5. How could we further improve efficiency and effectiveness of existing providers and solutions? How can we explore collaboration and shared services solutions to future-proof delivery, while enhancing member and employer outcomes and experiences?

6. What would a sustainable plan to gradually close the funding gap of the three, existing government-based solutions to ensure fiscal budget predictability, and long-term financial system sustainability look like?

7. Would the existing systems and mechanisms and their members benefit from Shariah-compliant products? How would we design and implement such products?

These are just some of the initial questions we need to raise, and ultimately address, for our pension mechanisms to grow even more fruitful for the benefit of hardworking Filipinos. Regardless of status and sector, the primary goal of every citizen is to create a prosperous life. The conversation must continue on this front by asking more questions, and raising potential solutions in other related subjects. There is some interest in areas concerning private pensions, as envisaged by PERA (Personal Equity Retirement Account), the rise of digital and micro pensions, the convergence of advice and wealth and pension, and the role of pensions in infrastructure investments. Encouraging collaboration between the public and private sectors may eventually result in productive solutions that can address these and other questions. It is envisioned that a partnership between government and private industry will spur dialogue for a more detailed and developed framework on our existing saving mechanisms.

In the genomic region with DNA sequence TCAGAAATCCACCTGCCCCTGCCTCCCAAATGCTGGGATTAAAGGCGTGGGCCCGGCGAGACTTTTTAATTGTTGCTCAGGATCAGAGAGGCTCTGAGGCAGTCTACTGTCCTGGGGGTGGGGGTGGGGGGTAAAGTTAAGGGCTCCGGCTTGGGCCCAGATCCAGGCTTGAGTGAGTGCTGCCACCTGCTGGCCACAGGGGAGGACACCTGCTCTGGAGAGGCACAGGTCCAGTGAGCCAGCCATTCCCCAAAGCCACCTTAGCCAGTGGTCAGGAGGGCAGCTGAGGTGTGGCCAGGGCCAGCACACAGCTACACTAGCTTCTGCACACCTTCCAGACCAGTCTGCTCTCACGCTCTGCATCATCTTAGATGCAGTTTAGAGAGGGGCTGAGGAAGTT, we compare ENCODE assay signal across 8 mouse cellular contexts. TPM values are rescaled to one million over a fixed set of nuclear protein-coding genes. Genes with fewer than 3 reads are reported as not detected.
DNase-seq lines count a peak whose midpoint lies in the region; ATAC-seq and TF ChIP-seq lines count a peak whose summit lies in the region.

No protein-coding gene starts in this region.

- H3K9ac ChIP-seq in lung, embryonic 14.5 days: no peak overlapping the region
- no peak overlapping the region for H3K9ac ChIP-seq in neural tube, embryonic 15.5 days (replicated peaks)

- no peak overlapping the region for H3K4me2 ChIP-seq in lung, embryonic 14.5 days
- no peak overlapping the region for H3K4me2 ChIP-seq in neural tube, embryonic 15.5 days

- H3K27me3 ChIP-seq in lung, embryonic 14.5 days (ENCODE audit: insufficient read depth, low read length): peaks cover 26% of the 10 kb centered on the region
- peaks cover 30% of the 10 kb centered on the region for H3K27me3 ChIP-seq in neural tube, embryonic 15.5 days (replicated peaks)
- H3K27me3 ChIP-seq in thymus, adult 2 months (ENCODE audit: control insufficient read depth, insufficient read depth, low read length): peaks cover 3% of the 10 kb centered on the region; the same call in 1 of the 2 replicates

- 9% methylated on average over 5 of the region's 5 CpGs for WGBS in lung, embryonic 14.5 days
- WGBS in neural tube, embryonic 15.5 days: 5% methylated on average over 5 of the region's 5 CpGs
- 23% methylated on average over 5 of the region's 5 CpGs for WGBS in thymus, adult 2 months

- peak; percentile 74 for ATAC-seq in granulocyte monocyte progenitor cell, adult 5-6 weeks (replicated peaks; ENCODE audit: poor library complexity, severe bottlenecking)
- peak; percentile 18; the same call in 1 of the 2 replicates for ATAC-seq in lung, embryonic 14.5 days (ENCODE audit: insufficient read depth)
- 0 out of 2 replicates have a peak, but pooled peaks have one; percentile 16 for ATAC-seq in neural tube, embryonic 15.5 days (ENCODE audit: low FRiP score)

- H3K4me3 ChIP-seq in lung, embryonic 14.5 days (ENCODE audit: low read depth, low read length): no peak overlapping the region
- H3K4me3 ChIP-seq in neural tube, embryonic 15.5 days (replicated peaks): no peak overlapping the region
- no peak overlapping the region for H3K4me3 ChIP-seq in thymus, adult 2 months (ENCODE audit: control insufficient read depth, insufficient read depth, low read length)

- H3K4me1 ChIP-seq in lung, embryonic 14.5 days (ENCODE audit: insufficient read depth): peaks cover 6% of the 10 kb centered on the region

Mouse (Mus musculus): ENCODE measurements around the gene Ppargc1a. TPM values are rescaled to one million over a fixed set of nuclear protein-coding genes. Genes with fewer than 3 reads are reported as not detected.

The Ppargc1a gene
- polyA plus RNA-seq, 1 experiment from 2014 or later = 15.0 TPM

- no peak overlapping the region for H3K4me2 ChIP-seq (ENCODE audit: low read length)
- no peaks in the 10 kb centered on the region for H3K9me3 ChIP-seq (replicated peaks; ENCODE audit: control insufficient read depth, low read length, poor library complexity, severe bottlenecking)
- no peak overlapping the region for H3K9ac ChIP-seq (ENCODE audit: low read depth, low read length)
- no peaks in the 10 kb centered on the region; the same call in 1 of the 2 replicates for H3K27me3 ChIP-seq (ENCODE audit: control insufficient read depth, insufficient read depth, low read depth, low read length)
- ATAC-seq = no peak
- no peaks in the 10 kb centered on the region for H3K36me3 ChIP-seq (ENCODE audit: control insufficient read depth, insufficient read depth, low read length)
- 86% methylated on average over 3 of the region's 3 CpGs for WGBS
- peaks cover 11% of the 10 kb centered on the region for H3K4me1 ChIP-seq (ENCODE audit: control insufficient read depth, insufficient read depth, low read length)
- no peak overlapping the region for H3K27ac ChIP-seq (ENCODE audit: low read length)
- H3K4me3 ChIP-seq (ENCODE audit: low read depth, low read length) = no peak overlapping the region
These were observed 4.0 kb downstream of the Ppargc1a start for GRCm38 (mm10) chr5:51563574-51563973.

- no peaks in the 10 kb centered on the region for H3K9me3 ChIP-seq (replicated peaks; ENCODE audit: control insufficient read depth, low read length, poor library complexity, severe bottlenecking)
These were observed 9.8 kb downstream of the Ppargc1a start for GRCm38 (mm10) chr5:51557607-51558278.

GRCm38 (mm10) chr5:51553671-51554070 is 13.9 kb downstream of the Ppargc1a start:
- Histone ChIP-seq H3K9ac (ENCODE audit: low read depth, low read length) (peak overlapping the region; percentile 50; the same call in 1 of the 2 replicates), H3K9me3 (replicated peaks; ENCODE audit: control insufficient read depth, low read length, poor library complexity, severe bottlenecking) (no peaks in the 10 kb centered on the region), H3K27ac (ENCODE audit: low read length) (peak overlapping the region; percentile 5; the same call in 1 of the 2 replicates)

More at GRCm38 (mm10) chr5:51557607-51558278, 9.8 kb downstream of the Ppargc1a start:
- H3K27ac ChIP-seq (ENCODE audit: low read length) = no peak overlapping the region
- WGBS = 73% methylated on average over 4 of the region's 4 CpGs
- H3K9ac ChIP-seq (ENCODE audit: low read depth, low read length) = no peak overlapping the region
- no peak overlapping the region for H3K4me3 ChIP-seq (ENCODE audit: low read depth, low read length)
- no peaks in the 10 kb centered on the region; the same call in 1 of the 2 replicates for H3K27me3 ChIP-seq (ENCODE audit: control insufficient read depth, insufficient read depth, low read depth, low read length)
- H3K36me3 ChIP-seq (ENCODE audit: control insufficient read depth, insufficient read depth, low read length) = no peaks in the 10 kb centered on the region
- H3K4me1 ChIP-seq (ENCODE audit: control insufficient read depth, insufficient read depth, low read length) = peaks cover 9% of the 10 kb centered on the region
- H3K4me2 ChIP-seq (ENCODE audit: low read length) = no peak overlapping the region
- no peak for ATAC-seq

This article is for general information only and is not a substitute for professional advice where the facts and circumstances warrant. The views and opinion expressed above are those of the authors and do not necessarily represent the views of SGV & Co.

Josef Pilger is EY’s Global Pension and Retirement Leader. Christian Lauron is an Advisory Partner from SGV’s Financial Services and Government and Public Sectors.